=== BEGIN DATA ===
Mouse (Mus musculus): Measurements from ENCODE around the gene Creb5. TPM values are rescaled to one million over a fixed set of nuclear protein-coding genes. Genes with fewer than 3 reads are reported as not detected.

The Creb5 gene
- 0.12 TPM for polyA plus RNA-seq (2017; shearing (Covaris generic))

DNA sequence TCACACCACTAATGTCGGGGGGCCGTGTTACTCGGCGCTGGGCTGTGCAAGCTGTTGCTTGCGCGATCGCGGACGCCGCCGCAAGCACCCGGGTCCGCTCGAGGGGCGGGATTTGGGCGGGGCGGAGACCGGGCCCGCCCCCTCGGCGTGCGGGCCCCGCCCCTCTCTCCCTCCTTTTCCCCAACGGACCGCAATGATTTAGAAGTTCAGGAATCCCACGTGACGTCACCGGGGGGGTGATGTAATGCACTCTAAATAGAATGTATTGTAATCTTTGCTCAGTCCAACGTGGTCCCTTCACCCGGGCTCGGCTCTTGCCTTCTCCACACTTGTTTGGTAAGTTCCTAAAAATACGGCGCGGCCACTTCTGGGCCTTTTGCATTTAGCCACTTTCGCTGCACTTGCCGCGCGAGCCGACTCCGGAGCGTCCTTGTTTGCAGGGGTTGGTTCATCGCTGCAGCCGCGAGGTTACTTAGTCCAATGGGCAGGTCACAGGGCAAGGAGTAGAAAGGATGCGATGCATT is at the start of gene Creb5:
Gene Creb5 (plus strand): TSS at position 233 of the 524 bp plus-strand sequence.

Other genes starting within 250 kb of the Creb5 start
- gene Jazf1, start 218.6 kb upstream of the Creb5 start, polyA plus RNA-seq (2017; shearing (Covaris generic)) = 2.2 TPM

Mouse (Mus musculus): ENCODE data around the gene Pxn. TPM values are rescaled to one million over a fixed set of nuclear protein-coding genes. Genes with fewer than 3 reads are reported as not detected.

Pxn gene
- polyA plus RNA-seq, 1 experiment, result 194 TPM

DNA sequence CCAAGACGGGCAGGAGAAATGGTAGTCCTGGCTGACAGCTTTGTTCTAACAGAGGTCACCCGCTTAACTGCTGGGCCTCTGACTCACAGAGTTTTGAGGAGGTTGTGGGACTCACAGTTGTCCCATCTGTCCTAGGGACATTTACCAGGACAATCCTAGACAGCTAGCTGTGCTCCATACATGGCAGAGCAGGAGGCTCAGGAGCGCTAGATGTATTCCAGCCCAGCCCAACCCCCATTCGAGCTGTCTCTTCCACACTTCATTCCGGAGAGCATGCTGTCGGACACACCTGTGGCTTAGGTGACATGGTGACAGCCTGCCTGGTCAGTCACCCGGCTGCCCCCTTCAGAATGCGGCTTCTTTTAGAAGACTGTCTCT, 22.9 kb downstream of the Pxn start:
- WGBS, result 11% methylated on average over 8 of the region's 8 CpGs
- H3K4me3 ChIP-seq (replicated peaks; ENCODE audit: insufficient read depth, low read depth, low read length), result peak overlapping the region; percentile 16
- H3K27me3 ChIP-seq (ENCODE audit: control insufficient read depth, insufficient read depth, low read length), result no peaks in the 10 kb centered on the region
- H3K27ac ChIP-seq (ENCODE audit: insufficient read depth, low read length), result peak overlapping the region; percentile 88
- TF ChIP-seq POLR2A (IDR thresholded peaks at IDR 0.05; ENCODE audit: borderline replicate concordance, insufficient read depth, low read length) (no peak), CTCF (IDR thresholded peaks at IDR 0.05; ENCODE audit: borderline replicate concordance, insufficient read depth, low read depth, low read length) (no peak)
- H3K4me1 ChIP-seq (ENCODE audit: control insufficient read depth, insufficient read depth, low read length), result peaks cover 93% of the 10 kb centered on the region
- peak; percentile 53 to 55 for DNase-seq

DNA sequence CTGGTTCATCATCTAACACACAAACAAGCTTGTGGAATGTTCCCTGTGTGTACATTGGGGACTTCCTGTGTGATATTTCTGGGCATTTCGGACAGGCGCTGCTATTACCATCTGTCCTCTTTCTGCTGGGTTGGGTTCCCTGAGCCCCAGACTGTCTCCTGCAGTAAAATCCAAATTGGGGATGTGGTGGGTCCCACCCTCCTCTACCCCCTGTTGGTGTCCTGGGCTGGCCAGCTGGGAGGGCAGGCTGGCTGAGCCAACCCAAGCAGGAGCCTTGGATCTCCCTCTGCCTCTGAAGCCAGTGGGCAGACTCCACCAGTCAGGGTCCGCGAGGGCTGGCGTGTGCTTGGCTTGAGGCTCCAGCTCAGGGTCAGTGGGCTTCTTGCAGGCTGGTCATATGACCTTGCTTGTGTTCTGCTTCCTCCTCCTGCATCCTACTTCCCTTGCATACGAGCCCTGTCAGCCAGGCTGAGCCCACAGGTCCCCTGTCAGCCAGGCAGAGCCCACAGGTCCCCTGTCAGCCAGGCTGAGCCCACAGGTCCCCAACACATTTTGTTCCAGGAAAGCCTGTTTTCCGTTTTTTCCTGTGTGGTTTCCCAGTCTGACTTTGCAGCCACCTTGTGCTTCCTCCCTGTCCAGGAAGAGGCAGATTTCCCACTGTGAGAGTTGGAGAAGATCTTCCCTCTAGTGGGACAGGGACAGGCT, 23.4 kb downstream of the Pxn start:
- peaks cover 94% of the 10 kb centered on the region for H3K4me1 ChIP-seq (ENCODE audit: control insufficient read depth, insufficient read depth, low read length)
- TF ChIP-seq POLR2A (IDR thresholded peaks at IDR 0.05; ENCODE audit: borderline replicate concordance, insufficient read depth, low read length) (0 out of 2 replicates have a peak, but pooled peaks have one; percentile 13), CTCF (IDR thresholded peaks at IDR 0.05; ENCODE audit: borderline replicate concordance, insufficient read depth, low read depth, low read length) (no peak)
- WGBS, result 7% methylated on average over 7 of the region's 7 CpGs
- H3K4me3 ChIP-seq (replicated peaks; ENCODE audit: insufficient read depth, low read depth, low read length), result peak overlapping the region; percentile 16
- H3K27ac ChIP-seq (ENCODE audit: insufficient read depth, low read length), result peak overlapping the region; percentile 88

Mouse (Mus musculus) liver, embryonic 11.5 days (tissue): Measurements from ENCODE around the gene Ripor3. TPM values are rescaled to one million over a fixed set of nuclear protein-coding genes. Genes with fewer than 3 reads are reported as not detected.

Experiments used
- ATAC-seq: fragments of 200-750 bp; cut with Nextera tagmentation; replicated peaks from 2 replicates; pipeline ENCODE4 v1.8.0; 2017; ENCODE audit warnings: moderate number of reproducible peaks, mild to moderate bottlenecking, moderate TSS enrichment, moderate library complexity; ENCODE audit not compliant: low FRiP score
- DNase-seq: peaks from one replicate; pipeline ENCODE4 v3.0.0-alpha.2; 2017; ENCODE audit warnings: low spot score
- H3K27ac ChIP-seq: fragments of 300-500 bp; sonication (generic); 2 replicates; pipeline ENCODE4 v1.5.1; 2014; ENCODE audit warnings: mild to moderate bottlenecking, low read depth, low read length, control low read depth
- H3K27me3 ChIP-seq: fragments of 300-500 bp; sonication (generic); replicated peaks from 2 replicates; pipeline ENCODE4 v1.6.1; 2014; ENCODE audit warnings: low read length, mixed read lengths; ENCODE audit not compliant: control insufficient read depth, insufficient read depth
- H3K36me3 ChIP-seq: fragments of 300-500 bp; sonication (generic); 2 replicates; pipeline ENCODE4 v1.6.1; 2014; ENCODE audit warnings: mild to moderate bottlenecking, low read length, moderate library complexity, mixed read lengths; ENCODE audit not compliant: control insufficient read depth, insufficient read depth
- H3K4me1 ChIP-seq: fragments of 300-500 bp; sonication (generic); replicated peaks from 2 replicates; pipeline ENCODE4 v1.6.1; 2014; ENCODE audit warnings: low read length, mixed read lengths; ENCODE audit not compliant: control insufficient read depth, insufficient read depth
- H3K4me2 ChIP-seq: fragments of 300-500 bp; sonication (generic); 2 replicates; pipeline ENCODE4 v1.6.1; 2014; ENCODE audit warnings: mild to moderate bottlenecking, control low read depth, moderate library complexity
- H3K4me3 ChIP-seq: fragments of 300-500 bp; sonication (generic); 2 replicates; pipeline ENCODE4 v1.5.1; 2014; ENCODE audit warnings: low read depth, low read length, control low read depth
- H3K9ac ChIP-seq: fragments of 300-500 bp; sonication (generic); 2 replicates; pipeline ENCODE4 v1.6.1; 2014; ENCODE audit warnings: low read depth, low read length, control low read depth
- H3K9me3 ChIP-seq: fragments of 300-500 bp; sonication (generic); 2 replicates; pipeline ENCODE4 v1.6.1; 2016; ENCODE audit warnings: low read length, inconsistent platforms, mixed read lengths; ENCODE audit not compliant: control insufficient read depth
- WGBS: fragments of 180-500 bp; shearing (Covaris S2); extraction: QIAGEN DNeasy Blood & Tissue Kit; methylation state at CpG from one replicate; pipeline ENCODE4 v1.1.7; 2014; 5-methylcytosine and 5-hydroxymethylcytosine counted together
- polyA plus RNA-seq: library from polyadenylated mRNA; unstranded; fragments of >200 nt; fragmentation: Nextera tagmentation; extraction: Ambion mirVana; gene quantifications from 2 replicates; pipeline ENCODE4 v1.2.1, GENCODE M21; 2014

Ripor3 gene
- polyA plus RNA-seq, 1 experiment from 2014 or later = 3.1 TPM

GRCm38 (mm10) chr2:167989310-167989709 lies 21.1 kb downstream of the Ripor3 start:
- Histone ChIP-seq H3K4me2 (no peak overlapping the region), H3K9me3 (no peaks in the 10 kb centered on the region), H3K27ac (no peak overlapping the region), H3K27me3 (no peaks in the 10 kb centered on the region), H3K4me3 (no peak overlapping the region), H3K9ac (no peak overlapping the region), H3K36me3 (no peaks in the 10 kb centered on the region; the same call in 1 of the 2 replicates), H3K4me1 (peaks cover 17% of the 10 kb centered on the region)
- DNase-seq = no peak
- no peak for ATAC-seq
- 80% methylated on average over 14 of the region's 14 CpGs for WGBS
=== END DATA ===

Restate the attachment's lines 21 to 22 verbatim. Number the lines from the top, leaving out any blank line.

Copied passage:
- TF ChIP-seq POLR2A (IDR thresholded peaks at IDR 0.05; ENCODE audit: borderline replicate concordance, insufficient read depth, low read length) (0 out of 2 replicates have a peak, but pooled peaks have one; percentile 13), CTCF (IDR thresholded peaks at IDR 0.05; ENCODE audit: borderline replicate concordance, insufficient read depth, low read depth, low read length) (no peak)
- WGBS, result 7% methylated on average over 7 of the region's 7 CpGs